Teen: I fell using ladder-bridge connecting pizzeria's storage lofts
|Workplace - Workplace Safety, Slips, Trips & Falls - Fall from Height|
|Karsten Bjerge v. Dominicks Pizza Inc. d/b/a Luca's Pizza, Natick NJ Vineland Realty Corp. and Cumberland Mall Associates, No. CUM-L-828-08|
|Cumberland County Superior Court, NJ|
|Robert G. Malestein
- Randy P. Catalano; Audubon, NJ, for Karsten Bjerge
- None Reported; null, null, for Natick NJ Vineland Realty Corporation, Cumberland Mall Associates
- Stephen A. Rudolph; Rudolph & Kayal; Manasquan, NJ, for Dominicks Pizza Inc.
- Travelers for Luca's Pizza
On Sept. 5, 2006, plaintiff Karsten Bjerge, 16, was working at Luca's Pizza in the Cumberland Mall in Vineland when he reportedly sustained a fracture and dislocation of one of his ankles when he fell eight feet from a storage loft located in the rear of the pizzeria.
Karsten sued his employer following the accident. (Since he was a minor at the time of the accident, Karsten had the statutory option to sue his employer in the local court's law division under general negligence principles, as opposed to the harsher "intentional wrong" standard. In exchange for suing his employer under a general negligence standard, Karsten had to waive his right to a permanency award in workers' compensation court.)
Karsten's lawsuit also named as defendants the apparent owner of the mall that leased the premises to Karsten's employer, and an entity believed to be involved in management of the property. The mall-ownership defendant achieved summary-judgment dismissal approximately two years prior to trial; the property-management defendant was dropped from the case before issue was joined.
On the day of the accident, Karsten claimed, he was asked by one of the pizzeria's managers to retrieve toilet paper from the back storage loft, where bulk paper items were stored. The pizzeria had two storage lofts in the rear of the restaurant, each positioned roughly eight feet off the ground. The lofts were about five feet away from each other.
On the day of the accident, according to Karsten, there was an extension ladder lying horizontally across the span that separated both storage lofts, with the ladder serving as a bridge between the two storage lofts. The ladder was not secured or fastened in any fashion, he claimed. According to Karsten, the pizzeria's manager had told him that if he was going walk across this ladder/bridge to go from one storage loft to the other, to be very careful.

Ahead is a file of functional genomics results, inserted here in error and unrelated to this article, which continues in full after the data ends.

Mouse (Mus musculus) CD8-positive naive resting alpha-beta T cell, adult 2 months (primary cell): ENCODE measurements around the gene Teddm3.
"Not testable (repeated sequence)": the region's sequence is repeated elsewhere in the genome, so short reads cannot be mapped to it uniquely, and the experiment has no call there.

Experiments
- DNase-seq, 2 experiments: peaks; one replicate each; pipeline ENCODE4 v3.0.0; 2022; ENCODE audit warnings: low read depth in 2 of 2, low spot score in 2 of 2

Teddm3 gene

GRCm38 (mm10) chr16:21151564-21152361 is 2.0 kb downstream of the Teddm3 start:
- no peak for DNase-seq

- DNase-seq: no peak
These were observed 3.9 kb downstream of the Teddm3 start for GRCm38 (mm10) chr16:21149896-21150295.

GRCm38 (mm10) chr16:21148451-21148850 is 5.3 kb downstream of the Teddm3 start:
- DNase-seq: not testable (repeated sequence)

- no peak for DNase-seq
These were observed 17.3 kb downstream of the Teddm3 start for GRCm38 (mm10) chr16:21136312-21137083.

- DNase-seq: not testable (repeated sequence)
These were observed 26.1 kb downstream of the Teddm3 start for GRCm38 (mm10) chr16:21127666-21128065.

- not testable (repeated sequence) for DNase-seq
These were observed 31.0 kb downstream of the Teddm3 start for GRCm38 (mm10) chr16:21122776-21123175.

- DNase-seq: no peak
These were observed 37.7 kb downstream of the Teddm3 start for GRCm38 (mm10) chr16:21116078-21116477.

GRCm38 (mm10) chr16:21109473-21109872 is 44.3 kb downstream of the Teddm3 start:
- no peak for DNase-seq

The extension ladder serving as a bridge was a ladder that had been left behind by an electrical contractor, who had been working at Luca's Pizza in the weeks before the accident. Luca's Pizza apparently did not own the ladder and did not position the ladder across both storage lofts. To get up into either loft to retrieve paper supplies, employees reportedly would have to use an eight-foot A-frame ladder. After reaching the top of the A-frame ladder, the employee would have to climb up onto the storage loft. At that point, if an employee wanted to go from one loft to the other, he or she would have to walk across the horizontal, unsecured extension ladder, for a distance of about five feet, in order to get to the other loft.
At trial, Karsten testified that immediately prior to his accident, he went up the A-frame ladder and accessed the left-sided storage loft. While he was up in the loft, he claimed, a co-worker entered the rear of the restaurant and took the A-frame ladder away so that he (the co-worker) could go up to the right-sided loft to retrieve paper towels. Karsten claimed he asked his co-worker to put the A-frame ladder back so that he could get down. However, when the co-worker came back down from the ladder, the co-worker just left the rear of the restaurant without returning the ladder to underneath where Karsten was located, Karsten claimed.